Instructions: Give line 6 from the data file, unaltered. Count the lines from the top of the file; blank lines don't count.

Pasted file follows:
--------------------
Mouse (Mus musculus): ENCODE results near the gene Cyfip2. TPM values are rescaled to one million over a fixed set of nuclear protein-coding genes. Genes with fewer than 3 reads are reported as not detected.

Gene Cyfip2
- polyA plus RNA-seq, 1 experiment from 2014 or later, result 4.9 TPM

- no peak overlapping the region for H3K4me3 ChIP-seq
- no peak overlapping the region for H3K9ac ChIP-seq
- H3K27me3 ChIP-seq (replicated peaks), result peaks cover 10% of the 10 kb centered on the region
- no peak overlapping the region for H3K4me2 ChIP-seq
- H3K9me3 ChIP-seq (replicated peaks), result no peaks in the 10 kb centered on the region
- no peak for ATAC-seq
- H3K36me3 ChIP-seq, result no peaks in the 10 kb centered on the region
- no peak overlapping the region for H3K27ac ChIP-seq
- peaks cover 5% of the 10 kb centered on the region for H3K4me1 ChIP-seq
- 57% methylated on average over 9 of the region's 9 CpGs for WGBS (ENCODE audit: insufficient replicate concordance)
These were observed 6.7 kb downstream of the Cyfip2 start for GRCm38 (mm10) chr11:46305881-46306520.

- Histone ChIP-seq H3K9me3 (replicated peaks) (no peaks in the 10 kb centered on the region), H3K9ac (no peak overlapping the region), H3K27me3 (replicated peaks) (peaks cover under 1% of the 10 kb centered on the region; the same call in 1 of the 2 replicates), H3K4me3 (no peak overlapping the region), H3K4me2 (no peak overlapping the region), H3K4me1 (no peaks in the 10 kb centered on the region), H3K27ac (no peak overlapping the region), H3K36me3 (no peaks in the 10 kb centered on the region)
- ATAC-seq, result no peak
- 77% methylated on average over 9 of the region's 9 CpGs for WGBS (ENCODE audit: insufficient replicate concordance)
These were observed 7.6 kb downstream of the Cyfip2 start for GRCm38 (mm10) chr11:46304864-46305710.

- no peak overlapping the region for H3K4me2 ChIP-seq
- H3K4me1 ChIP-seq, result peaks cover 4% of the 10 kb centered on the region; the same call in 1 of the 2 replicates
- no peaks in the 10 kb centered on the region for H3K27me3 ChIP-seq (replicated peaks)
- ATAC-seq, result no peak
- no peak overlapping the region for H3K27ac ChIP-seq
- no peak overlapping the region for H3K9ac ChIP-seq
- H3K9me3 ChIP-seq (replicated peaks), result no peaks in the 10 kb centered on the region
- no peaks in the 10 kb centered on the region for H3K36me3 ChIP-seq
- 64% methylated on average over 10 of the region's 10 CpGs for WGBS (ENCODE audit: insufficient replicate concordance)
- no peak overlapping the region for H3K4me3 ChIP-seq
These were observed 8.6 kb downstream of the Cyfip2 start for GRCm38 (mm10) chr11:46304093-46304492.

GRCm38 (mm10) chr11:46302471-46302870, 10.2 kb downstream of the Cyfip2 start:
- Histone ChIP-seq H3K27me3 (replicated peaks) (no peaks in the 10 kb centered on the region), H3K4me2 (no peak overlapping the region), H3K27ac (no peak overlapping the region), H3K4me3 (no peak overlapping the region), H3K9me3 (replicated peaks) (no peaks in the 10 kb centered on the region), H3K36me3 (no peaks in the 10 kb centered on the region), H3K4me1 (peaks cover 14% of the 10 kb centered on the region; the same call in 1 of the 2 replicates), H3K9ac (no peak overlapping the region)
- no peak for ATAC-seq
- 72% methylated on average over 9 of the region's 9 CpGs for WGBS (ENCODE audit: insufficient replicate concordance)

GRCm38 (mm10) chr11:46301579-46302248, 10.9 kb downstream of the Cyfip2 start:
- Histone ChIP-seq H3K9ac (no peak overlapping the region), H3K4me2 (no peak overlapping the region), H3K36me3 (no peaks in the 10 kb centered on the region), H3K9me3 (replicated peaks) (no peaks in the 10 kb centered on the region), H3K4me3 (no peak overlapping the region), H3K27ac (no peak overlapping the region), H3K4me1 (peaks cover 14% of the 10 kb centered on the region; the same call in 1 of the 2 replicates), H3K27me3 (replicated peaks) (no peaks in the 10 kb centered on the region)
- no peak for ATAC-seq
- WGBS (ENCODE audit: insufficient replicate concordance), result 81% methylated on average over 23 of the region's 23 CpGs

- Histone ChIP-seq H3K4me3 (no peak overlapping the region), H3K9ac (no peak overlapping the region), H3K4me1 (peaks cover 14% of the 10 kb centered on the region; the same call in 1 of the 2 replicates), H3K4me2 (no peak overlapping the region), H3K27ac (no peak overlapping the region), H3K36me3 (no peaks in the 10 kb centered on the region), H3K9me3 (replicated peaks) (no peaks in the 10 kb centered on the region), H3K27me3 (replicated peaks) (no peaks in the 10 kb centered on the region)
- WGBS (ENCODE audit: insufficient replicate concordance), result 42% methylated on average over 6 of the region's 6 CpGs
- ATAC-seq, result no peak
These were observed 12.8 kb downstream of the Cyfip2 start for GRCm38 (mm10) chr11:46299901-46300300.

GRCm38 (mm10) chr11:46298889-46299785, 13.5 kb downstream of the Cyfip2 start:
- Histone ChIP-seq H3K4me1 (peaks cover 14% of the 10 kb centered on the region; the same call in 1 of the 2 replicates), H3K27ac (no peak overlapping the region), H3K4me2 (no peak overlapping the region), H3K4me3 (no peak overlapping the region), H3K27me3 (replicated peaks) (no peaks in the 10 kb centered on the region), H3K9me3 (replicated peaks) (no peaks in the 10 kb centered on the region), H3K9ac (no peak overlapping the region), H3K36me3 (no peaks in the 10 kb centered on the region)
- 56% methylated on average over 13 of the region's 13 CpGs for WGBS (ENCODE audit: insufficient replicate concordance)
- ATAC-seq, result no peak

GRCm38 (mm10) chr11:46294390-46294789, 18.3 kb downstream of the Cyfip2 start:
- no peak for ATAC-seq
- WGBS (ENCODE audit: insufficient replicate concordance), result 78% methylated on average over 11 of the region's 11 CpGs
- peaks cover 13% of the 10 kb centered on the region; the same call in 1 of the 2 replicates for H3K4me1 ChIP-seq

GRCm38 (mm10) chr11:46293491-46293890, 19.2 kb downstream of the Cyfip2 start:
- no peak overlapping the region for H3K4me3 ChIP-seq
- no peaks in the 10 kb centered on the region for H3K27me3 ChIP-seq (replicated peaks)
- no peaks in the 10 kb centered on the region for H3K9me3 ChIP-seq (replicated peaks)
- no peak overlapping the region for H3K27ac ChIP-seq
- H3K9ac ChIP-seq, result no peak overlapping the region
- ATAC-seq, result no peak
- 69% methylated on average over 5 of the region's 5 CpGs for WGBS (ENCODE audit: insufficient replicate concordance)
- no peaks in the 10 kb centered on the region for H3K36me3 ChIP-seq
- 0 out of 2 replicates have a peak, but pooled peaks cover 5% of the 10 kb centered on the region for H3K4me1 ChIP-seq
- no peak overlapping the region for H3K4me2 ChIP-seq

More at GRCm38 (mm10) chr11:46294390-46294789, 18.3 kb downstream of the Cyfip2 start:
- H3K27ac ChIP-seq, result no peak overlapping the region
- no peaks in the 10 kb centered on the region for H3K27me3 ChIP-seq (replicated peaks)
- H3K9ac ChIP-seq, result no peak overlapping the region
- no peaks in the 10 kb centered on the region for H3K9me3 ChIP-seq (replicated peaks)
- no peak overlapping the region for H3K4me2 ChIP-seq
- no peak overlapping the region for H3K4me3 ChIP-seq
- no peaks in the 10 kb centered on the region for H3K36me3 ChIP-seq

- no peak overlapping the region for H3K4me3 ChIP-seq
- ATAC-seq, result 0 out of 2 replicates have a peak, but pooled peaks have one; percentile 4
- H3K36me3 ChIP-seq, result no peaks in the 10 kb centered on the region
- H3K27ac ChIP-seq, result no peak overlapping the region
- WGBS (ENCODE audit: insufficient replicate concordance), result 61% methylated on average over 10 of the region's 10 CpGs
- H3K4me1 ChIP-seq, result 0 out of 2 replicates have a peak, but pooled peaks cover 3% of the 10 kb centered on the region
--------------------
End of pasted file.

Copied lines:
- H3K27me3 ChIP-seq (replicated peaks), result peaks cover 10% of the 10 kb centered on the region